A colleague received similar advice yesterday from the UK FSA.

Arrogant bullshit.

And not science-based.

The Telegraph reported today that duck should never be served pink as diners could be poisoned by a potential deadly bug more commonly associated with chicken, food officials have said.

While many upmarket restaurants recommend their duck dishes medium-rare, the Food Standards Agency said the poultry should always be cooked “thoroughly” at home.

It warned that the prevalence of the campylobacter bug among ducks was “not dissimilar” to the levels among chickens, where seven in 10 birds are infected.

The bacterium, which makes 280,000 ill every year, is only killed when meat is fully cooked.

On Wednesday the food watchdog said it was concerned that there was a public misconception that duck was different to chicken in that it could safely be served pink.

There’s a public misconception because the bureaucrats are not offering clear, evidence-based information.

Stick it in.


I will call him George: E. coli in duck

Escherichia coli is one of the foodborne pathogens associated with several cases of human sickness. Duck meat is an excellent source of animal-derived high quality proteins.

duck.george.apr.15 This study was undertaken to investigate the possible transmission of diarrheagenic E. coli from consumption of duck meat and giblets. Additionally, expression of some virulence-associated genes in the isolated E. coli serotypes was examined using polymerase chain reaction. Finally, antibiogram of the identified E. coli serotypes was also investigated.

E. coli could be isolated from the examined duck meat and giblets. Five serogroups could be identified, including E. coli O86, O127, O114, O26 and O78. Liver harbored the highest incidence of E. coli followed by gizzard, heart, spleen and muscle. Isolated E. coli serogroups harbored different virulent factors responsible for diarrhea and hemorrhage. Additionally, isolated E. coli serogroups showed marked low sensitivity or even resistance to the most common used antibiotics in Egypt.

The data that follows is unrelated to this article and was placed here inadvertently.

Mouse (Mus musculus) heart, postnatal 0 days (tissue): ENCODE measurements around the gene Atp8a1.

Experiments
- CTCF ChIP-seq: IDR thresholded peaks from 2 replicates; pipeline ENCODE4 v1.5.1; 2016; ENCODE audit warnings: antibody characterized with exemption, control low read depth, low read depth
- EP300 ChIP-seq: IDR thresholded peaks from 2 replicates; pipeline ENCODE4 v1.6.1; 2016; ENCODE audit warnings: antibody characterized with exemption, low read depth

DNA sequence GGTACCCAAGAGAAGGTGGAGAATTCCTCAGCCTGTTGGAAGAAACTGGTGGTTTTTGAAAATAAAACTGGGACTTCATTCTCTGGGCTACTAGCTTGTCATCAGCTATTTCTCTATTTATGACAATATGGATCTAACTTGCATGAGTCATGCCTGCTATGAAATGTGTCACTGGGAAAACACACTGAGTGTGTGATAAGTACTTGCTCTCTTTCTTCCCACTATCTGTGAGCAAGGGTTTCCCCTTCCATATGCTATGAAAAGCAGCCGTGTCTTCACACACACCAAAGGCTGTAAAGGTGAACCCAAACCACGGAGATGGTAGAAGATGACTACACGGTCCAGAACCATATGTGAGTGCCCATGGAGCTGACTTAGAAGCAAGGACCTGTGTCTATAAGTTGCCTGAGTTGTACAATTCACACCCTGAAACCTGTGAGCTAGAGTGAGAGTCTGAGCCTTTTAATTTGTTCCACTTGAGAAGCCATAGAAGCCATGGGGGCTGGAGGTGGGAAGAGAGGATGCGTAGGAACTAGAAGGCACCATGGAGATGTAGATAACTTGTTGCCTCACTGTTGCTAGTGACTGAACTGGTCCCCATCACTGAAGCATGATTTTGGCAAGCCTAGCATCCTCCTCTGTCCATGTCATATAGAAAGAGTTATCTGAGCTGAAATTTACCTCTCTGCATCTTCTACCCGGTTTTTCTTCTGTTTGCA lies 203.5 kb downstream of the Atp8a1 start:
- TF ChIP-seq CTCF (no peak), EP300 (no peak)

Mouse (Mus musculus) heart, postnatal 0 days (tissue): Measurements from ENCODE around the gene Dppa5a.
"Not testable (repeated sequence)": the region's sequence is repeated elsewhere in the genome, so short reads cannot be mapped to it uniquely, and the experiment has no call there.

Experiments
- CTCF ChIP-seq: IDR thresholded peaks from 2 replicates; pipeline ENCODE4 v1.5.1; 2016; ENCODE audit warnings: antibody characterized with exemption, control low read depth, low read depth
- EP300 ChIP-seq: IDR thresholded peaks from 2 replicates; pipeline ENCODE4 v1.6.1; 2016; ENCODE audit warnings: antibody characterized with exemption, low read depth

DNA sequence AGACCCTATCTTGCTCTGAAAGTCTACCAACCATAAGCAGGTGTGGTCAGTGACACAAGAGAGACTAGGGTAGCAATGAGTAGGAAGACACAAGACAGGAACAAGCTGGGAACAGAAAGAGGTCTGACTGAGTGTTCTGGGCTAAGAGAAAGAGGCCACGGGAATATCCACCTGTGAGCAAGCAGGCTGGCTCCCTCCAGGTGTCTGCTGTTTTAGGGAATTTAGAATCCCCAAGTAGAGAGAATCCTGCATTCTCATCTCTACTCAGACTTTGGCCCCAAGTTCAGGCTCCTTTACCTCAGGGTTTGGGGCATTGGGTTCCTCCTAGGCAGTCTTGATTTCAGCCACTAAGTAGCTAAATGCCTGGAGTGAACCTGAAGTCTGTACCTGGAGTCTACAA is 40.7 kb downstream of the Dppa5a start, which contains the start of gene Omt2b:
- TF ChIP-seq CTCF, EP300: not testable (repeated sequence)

Prevalence, molecular characterization and antibiotic susceptibility of Escherichia Coli isolated from duck meat and giblets

Journal of Food Safety [ahead of print]

Darwish, W. S., Eldin, W. F. S. and Eldesoky, K. I.



2 dead, 195 sick from Salmonella outbreak linked to mail-order chicks

The pic, left, is from Sorenne’s pre-school yesterday.

The teachers-that-be decided at some point it was a good idea to get a chicken coup for the pre-school; I said it may be a bad idea, sent them a bunch of info about outbreaks, and left it at, you have to be a lot more careful than you thought.

There were some chickens in there for two weeks during spring break, and they came
from the grade 3 class across the road.

These are ducks; they came from one of the teachers, who fancies herself a bit of a foodie, but at least isn’t snobbish about it.

I asked if the ducks had pooped, because kids can’t be watched all the time in a 6-kid-1-teacher ratio.

Sorenne has taken to putting all sorts of things in her mouth and on the table when eating. I try to explain the be-the-bug concept; like today, Sorenne and I had lunch with a friend and his two pre-school daughters. They were putting flip-flops on the table; Sorenne was eating the menu. These are things kids do. The microbiological explanation didn’t go very far. The communal fries came with aioli dipping sauce, so I had to ask the café staff, how was the aioli made?

Raw eggs, but whole eggs.

Pasteurized or cooked?

No, raw.

I didn’t have any. Neither did Sorenne.

Kids will do all sorts of things, so platitudes about handwashing stations at petting zoos and washing hands when dealing with potentially risky things is nice but never enough.

The U.S. Centers for Disease Control reports a total of 195 persons infected with the outbreak strains of Salmonella Infantis, Salmonella Newport, and Salmonella Lille were reported from 27 states.

• 34% of ill persons were hospitalized;

• two deaths were reported; and,

• 33% of ill persons were children 10 years of age or younger.

Epidemiologic, laboratory, and traceback findings linked this outbreak of human Salmonella infections to contact with live poultry from Mt. Healthy Hatchery in Ohio.